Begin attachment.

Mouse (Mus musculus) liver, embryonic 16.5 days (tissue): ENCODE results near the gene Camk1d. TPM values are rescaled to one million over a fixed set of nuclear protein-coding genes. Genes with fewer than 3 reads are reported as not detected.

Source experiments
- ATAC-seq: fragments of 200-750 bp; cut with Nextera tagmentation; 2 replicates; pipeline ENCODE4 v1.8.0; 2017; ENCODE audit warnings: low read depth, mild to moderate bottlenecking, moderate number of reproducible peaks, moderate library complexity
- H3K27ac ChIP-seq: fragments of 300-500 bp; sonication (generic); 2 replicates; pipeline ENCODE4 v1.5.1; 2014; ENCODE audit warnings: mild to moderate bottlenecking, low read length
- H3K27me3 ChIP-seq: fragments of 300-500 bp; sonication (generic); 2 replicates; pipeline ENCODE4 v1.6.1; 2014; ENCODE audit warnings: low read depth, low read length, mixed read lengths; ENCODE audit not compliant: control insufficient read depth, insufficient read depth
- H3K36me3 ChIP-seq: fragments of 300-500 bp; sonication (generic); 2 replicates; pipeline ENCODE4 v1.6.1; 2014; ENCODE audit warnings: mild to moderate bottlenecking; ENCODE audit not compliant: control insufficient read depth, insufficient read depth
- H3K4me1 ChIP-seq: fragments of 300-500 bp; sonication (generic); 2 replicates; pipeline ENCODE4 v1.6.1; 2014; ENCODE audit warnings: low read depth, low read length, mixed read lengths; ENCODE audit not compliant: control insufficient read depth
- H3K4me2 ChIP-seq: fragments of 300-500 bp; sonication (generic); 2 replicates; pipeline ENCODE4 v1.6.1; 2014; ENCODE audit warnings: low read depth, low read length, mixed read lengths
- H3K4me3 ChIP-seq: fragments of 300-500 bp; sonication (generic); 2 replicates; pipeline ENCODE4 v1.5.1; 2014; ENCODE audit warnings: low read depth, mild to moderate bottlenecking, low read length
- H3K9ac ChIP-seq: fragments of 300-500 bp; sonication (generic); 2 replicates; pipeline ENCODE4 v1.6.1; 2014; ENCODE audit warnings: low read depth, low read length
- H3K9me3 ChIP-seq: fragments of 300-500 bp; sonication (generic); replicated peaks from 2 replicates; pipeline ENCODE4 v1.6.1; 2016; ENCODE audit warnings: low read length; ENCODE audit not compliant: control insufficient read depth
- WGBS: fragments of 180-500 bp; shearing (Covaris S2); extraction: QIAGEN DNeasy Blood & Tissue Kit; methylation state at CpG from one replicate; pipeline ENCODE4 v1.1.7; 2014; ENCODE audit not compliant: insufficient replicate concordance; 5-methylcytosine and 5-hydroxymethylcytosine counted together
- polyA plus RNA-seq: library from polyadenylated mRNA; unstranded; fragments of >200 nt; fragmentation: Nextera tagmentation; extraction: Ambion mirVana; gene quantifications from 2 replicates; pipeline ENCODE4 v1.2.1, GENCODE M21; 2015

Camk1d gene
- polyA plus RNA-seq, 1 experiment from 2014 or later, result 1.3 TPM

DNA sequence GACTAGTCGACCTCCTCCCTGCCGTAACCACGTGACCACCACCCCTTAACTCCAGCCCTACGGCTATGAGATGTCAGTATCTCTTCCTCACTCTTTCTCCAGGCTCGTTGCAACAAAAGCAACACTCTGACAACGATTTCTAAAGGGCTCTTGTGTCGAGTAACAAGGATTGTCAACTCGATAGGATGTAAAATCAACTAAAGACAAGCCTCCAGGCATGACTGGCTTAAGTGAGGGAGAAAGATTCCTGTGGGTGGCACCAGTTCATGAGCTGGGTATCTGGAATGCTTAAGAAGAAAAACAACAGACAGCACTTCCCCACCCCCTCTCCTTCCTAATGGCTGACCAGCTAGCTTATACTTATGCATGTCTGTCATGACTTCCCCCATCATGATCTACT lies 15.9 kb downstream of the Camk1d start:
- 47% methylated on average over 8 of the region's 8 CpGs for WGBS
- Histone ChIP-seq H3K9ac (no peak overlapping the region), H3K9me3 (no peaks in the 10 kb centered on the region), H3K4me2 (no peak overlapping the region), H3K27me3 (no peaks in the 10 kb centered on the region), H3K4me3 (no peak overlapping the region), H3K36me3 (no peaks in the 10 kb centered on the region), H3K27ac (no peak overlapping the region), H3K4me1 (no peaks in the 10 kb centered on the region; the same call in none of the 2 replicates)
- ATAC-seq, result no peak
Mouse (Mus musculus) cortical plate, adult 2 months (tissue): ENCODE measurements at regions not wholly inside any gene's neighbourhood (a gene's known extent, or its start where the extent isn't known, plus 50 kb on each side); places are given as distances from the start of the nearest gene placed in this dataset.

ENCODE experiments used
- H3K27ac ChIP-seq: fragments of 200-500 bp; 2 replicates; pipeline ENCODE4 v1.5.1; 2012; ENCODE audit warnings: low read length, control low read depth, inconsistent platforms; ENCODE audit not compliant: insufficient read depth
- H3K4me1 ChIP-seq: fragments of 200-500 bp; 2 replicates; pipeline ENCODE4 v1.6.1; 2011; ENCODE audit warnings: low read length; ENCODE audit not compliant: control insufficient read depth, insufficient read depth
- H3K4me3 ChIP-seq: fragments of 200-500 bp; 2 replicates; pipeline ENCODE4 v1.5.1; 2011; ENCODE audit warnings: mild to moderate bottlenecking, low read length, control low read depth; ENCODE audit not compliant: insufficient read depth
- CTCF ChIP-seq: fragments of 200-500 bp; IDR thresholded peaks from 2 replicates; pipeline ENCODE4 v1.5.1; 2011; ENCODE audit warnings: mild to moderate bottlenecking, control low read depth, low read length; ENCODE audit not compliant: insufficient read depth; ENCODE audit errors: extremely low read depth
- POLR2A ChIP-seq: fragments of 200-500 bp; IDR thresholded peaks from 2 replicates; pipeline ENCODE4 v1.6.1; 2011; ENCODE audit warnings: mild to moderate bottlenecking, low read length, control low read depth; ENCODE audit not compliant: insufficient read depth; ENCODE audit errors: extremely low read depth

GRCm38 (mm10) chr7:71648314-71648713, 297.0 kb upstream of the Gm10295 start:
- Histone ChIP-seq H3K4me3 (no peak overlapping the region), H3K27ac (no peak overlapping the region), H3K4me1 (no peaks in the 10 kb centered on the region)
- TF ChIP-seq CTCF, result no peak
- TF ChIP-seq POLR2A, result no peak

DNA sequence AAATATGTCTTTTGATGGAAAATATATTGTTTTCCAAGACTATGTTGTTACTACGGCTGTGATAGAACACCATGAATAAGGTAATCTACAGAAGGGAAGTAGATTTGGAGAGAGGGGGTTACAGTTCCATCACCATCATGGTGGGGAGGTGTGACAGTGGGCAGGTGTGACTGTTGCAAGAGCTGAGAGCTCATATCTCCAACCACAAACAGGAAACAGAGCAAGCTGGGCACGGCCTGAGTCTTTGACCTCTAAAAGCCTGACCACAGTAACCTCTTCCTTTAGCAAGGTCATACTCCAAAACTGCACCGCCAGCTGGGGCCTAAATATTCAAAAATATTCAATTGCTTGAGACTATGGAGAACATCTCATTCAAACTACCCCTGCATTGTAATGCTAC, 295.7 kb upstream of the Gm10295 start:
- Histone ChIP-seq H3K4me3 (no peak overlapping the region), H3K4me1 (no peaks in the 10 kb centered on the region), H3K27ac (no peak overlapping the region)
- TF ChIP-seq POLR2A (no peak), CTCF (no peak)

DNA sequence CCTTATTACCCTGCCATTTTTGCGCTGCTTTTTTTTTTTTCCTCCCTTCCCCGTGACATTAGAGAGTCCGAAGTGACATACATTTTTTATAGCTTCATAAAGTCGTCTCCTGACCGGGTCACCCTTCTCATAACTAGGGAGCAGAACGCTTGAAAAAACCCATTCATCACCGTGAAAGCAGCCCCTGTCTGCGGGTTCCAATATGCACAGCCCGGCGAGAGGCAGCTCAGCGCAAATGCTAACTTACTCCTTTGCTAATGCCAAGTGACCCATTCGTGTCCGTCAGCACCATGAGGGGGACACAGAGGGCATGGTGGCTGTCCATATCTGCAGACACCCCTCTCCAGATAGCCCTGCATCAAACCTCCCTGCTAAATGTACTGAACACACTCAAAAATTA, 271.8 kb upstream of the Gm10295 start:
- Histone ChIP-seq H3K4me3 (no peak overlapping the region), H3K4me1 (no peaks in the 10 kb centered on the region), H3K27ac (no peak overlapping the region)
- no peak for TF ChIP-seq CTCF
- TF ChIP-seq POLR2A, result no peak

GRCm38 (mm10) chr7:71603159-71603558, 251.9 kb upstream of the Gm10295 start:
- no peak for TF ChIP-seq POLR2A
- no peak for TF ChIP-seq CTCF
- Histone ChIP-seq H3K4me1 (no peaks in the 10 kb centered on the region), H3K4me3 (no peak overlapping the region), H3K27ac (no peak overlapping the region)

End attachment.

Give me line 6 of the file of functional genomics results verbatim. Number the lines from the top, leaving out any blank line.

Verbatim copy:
- H3K36me3 ChIP-seq: fragments of 300-500 bp; sonication (generic); 2 replicates; pipeline ENCODE4 v1.6.1; 2014; ENCODE audit warnings: mild to moderate bottlenecking; ENCODE audit not compliant: control insufficient read depth, insufficient read depth